HUMANE SOCIETIES generally have a “no refund” policy. Be prepared to return the dog and forfeit your money if you really can’t work with him. Some problems such as excessive barking, running away and house soiling are all very correctable. If you like everything but his bad habit, consult a professional trainer to assist you in correcting the problem.


IF YOU PREFER TO ADOPT A MIXED BREED from the humane society, use the answers to the previous nine questions in Breed Selection to determine which category of dog suits you best: retriever, herder, spitz type, etc.

EVALUATING WHICH BREED or breeds a mixed puppy will resemble as an adult is, at best, a guessing game for even the most experienced dog professional. The puppy may have the body of one breed and the mind of another. But, even when buying a purebred dog, there is no guarantee the individual you pick will be temperamentally typical of its breed since environment plays a crucial role in shaping personality.

SO, DON’T NECESSARILY RULE OUT A MIX. You take your chances, to different degrees, either way.


WHETHER YOU BUY FROM A BREEDER OR ANIMAL SHELTER, the pup should be quietly friendly. To test people orientation, kneel down, clap your hands and enthusiastically call, “Hey, puppy, come on!” He should return your enthusiasm by coming merrily to lick your hands, regardless of what he was doing when you called. Test the pup individually and among its litter-mates. The two situations should have similar results.

IF MOST OF THE TIME THE PUPPY DOESN’T COME, DO NOT BUY HIM! There are a lot of dogs in the world and you are going to have yours a long time. So for ease of training, choose a sociable, responsive puppy. If under 14 weeks, test submissiveness by rolling the pup on his back and placing your palm on his chest between his front legs. Don’t look at him or laugh or talk. If he struggles, just continue to restrain until he relaxes. If you have perspiration dripping from your brow, and he’s still resisting furiously, find a more subdued puppy.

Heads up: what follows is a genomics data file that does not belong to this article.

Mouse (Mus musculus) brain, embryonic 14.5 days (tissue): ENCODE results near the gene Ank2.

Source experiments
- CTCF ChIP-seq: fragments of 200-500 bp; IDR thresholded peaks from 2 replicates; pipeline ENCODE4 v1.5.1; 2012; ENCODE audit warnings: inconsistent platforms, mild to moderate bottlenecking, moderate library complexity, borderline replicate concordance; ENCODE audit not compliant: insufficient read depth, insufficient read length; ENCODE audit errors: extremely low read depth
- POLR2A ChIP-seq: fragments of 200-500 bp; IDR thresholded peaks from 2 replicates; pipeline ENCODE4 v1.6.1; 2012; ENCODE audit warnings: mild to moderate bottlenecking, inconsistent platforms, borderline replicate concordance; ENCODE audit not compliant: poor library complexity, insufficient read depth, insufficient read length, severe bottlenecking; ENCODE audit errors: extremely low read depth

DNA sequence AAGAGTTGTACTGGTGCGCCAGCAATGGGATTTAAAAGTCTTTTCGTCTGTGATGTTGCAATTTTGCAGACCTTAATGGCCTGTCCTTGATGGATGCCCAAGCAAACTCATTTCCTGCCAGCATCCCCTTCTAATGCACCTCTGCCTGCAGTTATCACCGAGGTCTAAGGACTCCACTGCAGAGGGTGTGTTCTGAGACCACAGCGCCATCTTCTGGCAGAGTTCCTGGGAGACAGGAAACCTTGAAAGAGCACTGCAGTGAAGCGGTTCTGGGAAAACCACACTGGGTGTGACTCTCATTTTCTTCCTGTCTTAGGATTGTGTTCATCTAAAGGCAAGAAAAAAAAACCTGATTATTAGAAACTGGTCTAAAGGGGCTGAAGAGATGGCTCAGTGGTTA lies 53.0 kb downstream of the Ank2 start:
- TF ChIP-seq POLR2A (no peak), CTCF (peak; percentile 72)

• Overly-possessive pups. You should be able to approach and remove anything the puppy is eating, chewing or playing with no matter how delicious or intriguing. Silent and confident, walk over and remove his prize, opening his mouth if necessary.
  • The bully who struts stiff-legged, attacking his litter-mates at every opportunity. This dog will need ongoing, careful training.
  • Timid or very inactive pups. Your puppy should be alert, curious and happy. Always schedule a veterinarian exam immediately after purchase to confirm that your puppy is as healthy as he seems.


THROUGH RESEARCH AT THE LIBRARY AND CONVERSATIONS WITH VETERINARIANS AND BREEDERS, you will probably feel knowledgeable enough to evaluate and select a lifetime companion. But, sometimes, the more you know the more questions you have.

FEEL FREE TO CALL AMIABLE DOG TRAINING with questions about breeds, breeders and dogs in general at (414) 289-7785.

THE DOG MUST FEEL WELCOME by every member of your household. The dog will sense resentment and suffer unfairly if he is unwanted by a family member.

DON’T BE CHEAP WHEN IT COMES TO PURCHASE PRICE. Over the dog’s lifetime, vet bills, food, supplies and training will likely be a substantial amount and far exceed the purchase price. Investing hundreds of dollars or more initially will be money well spent to get the dog you want from a breeder you trust. Never get a dog simply because he’s cute or because if you don’t take him the dog will be put to sleep. Buy him because he is absolutely the right dog for you.

FINALLY, OBEDIENCE TRAINING IS ESSENTIAL for the perfect puppy because a submissive, responsive dog will become headstrong, dominant and possibly dangerous if rules are not set and consistently enforced. Environment plays as big a part in shaping temperament as genetics.

BEST WISHES and enjoy your new addition!